The Catholic Church’s Shifting Power

Holy Roman Emperor Henry IV at Canossa Castle seeking forgiveness from                     Pope Gregory VII.

The Catholic Church, in all of its luminous and lurid history, has become notorious for its inability to “get with the times.” It is the general course of action for the Church that she moves at her own pace: intentional wisdom rather than rash choices. More often than not, wisdom prevails. Yet, the path to wisdom is one crafted over many years. The mere existence of the Catholic faith, its survival over the Roman Empire, the Holy Roman Empire, and the British Empire has proven that slow wisdom is significant, even though it may be frustrating, even maddening. Yesterday (as much of Pope Francis’s papacy has been), was the fruits of some of that maddeningly slow wisdom.

In the motu proprios released today, the Vatican has simplified the annulment process for marriages. An experience that has been often characterized as painful and drawn out, Francis has simplified as much of the process as possible by keeping it within the local diocese in order to expedite the annulment ruling. It may seem like this is simply something to allow divorces more readily available, but it is so much more than that. These rulings allow for justice and mercy to be served as quickly as possible.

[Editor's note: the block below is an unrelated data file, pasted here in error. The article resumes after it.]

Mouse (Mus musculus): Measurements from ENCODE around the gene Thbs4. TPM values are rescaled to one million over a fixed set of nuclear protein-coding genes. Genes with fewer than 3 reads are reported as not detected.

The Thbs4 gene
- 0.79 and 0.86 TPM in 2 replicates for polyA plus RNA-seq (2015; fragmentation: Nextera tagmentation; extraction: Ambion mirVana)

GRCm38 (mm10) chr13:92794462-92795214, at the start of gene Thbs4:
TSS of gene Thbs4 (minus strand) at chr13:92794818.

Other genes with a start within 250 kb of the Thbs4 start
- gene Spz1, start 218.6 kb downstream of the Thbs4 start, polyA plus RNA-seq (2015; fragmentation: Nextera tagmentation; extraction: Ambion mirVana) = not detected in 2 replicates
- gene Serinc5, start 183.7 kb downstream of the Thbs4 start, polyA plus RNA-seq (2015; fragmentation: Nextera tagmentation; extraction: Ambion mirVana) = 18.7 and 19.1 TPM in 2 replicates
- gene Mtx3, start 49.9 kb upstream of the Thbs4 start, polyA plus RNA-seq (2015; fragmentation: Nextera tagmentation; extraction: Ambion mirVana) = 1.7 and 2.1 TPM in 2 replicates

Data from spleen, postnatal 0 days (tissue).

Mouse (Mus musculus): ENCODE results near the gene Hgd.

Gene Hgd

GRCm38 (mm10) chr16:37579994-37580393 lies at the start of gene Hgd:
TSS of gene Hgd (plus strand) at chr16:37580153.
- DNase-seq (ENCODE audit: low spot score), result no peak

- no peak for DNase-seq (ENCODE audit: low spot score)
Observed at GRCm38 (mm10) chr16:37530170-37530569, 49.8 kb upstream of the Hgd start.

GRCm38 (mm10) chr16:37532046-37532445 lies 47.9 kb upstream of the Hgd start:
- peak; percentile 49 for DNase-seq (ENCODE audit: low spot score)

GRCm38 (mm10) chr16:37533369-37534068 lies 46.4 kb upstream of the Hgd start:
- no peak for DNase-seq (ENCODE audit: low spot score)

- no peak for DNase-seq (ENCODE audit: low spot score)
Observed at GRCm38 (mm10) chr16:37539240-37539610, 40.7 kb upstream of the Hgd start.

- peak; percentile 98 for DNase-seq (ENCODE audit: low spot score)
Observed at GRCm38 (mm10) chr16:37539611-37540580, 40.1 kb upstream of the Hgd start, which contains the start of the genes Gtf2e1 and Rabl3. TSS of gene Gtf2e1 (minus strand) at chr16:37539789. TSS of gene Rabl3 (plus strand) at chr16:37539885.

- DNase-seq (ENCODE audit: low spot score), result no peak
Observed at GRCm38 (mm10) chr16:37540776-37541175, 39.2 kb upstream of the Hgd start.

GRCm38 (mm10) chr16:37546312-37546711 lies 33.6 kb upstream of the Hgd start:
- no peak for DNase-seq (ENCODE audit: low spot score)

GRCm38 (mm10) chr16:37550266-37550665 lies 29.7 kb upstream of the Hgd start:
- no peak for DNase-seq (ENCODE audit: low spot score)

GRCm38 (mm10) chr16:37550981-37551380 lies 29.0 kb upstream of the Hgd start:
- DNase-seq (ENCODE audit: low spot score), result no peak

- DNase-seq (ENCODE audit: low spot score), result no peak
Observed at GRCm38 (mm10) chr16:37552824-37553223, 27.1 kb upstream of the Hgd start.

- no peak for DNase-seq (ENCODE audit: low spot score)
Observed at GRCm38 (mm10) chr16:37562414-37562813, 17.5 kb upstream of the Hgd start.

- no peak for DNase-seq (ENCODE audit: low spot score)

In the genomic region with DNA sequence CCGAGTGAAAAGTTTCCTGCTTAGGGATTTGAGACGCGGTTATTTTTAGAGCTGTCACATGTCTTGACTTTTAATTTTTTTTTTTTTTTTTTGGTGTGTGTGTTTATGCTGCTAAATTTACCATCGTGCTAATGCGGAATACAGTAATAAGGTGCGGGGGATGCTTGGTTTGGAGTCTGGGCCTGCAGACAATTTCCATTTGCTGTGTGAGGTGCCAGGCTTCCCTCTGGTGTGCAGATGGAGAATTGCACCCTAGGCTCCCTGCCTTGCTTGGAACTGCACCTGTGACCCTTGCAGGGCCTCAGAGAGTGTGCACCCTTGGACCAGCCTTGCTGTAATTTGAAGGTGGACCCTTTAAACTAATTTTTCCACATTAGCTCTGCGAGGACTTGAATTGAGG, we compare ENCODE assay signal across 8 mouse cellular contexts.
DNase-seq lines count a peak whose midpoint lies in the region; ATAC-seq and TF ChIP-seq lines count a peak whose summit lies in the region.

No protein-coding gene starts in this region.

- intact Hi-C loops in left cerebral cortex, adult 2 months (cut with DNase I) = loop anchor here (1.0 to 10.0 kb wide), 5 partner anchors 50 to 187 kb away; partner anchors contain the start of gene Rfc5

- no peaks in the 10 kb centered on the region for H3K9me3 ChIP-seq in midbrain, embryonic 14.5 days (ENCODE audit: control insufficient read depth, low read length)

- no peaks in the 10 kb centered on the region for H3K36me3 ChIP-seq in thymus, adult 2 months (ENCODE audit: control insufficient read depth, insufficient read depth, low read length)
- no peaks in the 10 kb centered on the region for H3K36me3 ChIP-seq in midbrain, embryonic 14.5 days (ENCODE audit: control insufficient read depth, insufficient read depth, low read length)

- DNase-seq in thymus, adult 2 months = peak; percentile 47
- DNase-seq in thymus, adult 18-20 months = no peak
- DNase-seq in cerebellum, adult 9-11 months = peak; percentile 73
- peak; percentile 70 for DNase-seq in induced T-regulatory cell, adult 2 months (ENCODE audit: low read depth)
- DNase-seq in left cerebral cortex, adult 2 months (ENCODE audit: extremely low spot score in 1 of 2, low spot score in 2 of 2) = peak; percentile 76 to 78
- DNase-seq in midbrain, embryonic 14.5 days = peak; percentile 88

Along with Pope Francis’s edict on the forgiveness of abortions, the motu proprios communicate almost as much about
theology as they do the movement of politics within the Church. It seems, based upon these, other speeches, and letters by the current Pontiff, that Francis is calling for a Church more focused on its people, those who are on the ground-level of the faith. In that, the dioceses are becoming more autonomous in decisions that directly relate to their people. Priests and bishops are being encouraged to minister to the needs of their people. It has been Francis’s entire papacy to bring forth a renewed effort by the clergy to take their rightful place as the servants of those in greatest need.

In a Church that often still runs its business on antiquated operations, we are witnessing real change. We are slowly leaving some of the unnecessary, medieval trappings of a highly centralized Vatican, while still maintaining the role and authority of the magisterium. Thankfully though, we don’t have to crawl to the Vatican in order to receive mercy and forgiveness (https://en.wikipedia.org/wiki/Walk_to_Canossa). Through the patient wisdom of the Church and the example of Pope Francis, the needs of the faithful are being attended to in new and dynamic ways.

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